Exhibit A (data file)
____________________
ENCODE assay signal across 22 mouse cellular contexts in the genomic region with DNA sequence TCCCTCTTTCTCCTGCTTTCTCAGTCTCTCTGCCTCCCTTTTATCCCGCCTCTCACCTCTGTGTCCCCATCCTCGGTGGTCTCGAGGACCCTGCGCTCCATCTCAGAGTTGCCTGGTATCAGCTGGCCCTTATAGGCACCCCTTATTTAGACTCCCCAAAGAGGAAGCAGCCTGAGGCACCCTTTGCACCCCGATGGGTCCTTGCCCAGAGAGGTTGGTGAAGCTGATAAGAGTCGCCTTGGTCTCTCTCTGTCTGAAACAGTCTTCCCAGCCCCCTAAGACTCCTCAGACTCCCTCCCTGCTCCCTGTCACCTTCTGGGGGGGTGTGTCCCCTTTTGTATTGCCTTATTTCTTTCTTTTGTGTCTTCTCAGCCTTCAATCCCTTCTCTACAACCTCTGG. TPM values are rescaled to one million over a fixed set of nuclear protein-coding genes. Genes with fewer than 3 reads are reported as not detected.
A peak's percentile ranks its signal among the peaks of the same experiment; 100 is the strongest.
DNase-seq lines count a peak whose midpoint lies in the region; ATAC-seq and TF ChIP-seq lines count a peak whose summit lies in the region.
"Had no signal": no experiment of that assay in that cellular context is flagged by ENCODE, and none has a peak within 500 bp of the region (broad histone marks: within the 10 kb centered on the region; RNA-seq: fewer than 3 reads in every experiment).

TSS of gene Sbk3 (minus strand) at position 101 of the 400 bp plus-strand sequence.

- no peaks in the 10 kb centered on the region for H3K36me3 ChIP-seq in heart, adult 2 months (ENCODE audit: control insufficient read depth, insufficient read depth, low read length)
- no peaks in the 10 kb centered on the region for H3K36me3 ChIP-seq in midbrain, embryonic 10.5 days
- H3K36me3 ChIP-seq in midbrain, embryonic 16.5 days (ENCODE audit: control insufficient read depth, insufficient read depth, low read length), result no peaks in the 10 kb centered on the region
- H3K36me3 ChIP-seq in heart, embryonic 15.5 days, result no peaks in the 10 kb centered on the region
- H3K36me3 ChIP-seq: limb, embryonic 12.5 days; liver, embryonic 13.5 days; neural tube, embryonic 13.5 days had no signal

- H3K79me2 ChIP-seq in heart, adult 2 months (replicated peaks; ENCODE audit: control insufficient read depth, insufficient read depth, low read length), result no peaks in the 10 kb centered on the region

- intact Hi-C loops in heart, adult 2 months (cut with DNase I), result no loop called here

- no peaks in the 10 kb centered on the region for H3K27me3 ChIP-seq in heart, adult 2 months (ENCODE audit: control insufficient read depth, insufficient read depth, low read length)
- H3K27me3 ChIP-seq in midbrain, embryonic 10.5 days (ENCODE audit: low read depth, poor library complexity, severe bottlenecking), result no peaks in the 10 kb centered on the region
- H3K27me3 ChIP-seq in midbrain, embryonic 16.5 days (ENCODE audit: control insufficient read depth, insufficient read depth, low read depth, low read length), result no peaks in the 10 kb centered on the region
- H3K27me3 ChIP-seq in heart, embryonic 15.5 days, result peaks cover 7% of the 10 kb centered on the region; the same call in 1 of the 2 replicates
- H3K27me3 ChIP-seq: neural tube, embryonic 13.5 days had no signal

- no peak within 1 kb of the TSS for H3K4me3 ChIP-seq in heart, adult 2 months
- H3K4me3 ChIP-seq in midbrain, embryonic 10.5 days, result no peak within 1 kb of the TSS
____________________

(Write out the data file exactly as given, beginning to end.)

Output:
ENCODE assay signal across 22 mouse cellular contexts in the genomic region with DNA sequence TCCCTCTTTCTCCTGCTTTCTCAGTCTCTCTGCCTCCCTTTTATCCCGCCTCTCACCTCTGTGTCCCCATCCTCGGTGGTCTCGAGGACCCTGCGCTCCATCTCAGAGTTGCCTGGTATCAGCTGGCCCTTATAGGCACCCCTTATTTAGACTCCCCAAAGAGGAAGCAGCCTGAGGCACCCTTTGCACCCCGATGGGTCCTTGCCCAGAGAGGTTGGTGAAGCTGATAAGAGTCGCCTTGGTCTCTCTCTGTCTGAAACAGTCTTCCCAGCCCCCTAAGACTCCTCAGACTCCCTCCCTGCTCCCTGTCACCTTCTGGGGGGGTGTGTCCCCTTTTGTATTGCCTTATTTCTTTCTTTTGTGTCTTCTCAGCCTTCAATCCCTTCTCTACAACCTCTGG. TPM values are rescaled to one million over a fixed set of nuclear protein-coding genes. Genes with fewer than 3 reads are reported as not detected.
A peak's percentile ranks its signal among the peaks of the same experiment; 100 is the strongest.
DNase-seq lines count a peak whose midpoint lies in the region; ATAC-seq and TF ChIP-seq lines count a peak whose summit lies in the region.
"Had no signal": no experiment of that assay in that cellular context is flagged by ENCODE, and none has a peak within 500 bp of the region (broad histone marks: within the 10 kb centered on the region; RNA-seq: fewer than 3 reads in every experiment).

TSS of gene Sbk3 (minus strand) at position 101 of the 400 bp plus-strand sequence.

- no peaks in the 10 kb centered on the region for H3K36me3 ChIP-seq in heart, adult 2 months (ENCODE audit: control insufficient read depth, insufficient read depth, low read length)
- no peaks in the 10 kb centered on the region for H3K36me3 ChIP-seq in midbrain, embryonic 10.5 days
- H3K36me3 ChIP-seq in midbrain, embryonic 16.5 days (ENCODE audit: control insufficient read depth, insufficient read depth, low read length), result no peaks in the 10 kb centered on the region
- H3K36me3 ChIP-seq in heart, embryonic 15.5 days, result no peaks in the 10 kb centered on the region
- H3K36me3 ChIP-seq: limb, embryonic 12.5 days; liver, embryonic 13.5 days; neural tube, embryonic 13.5 days had no signal

- H3K79me2 ChIP-seq in heart, adult 2 months (replicated peaks; ENCODE audit: control insufficient read depth, insufficient read depth, low read length), result no peaks in the 10 kb centered on the region

- intact Hi-C loops in heart, adult 2 months (cut with DNase I), result no loop called here

- no peaks in the 10 kb centered on the region for H3K27me3 ChIP-seq in heart, adult 2 months (ENCODE audit: control insufficient read depth, insufficient read depth, low read length)
- H3K27me3 ChIP-seq in midbrain, embryonic 10.5 days (ENCODE audit: low read depth, poor library complexity, severe bottlenecking), result no peaks in the 10 kb centered on the region
- H3K27me3 ChIP-seq in midbrain, embryonic 16.5 days (ENCODE audit: control insufficient read depth, insufficient read depth, low read depth, low read length), result no peaks in the 10 kb centered on the region
- H3K27me3 ChIP-seq in heart, embryonic 15.5 days, result peaks cover 7% of the 10 kb centered on the region; the same call in 1 of the 2 replicates
- H3K27me3 ChIP-seq: neural tube, embryonic 13.5 days had no signal

- no peak within 1 kb of the TSS for H3K4me3 ChIP-seq in heart, adult 2 months
- H3K4me3 ChIP-seq in midbrain, embryonic 10.5 days, result no peak within 1 kb of the TSS